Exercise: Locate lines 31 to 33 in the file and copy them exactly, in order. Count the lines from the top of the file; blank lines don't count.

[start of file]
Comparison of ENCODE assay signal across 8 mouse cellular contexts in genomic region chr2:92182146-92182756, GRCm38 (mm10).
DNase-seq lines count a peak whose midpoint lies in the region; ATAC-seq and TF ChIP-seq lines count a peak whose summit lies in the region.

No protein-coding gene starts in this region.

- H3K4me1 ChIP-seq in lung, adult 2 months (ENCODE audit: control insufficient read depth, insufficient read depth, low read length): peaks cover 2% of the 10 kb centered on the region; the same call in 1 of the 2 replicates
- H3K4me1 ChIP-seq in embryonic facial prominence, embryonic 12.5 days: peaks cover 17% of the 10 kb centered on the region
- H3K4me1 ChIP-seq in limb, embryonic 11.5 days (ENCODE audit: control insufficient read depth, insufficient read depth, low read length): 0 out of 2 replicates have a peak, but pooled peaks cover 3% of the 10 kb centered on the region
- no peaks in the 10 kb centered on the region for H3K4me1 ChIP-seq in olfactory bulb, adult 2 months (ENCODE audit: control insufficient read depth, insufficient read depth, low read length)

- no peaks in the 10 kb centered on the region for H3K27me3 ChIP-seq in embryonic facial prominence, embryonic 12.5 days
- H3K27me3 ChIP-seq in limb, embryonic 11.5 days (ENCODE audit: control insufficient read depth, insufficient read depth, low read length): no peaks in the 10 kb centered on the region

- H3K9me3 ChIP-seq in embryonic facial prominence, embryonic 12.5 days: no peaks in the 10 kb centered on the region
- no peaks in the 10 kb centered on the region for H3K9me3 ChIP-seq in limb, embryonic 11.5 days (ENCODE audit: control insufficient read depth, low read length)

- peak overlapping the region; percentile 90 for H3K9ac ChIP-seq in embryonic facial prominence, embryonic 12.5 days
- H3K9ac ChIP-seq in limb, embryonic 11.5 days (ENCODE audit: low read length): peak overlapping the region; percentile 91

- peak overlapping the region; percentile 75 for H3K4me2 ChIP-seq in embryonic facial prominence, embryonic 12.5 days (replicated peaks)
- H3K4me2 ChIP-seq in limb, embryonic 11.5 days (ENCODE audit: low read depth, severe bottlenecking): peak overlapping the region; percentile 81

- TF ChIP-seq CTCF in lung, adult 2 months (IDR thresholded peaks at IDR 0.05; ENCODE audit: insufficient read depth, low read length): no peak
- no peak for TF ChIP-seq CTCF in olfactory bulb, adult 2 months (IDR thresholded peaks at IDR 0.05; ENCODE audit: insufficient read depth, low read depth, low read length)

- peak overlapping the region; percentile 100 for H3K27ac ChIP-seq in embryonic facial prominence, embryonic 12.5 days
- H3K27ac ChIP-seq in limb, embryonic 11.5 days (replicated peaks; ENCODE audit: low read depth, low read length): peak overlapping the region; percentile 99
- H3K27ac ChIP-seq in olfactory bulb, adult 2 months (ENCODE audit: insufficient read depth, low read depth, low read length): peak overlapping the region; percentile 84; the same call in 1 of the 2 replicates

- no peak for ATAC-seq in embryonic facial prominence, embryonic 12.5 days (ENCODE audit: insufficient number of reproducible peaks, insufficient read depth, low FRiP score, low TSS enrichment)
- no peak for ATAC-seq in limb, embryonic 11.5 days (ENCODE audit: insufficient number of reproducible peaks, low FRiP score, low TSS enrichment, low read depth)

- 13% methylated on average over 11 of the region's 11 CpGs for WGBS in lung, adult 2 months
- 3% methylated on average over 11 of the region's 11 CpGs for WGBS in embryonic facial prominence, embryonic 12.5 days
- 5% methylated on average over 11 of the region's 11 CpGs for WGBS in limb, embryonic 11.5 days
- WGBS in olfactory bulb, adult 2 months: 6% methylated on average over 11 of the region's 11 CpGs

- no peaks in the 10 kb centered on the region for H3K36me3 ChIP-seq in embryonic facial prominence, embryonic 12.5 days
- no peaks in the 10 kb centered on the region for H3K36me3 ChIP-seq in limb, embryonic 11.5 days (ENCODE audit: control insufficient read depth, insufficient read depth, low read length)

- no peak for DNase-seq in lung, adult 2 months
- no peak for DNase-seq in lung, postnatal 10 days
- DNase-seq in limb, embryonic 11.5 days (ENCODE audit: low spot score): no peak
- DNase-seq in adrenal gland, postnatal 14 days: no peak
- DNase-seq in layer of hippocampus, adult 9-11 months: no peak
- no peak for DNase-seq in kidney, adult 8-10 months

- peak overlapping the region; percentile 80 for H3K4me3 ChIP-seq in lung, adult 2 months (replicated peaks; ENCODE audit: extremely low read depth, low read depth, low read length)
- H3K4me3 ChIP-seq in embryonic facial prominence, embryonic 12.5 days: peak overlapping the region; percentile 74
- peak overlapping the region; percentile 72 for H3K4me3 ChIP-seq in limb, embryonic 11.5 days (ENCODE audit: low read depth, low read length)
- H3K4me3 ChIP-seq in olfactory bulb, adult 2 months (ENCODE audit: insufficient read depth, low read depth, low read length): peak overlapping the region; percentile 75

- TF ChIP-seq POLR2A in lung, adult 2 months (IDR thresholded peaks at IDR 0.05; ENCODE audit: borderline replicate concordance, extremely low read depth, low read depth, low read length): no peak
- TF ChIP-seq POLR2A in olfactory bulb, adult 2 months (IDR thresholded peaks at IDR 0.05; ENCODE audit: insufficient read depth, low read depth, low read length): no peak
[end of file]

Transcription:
- DNase-seq in limb, embryonic 11.5 days (ENCODE audit: low spot score): no peak
- DNase-seq in adrenal gland, postnatal 14 days: no peak
- DNase-seq in layer of hippocampus, adult 9-11 months: no peak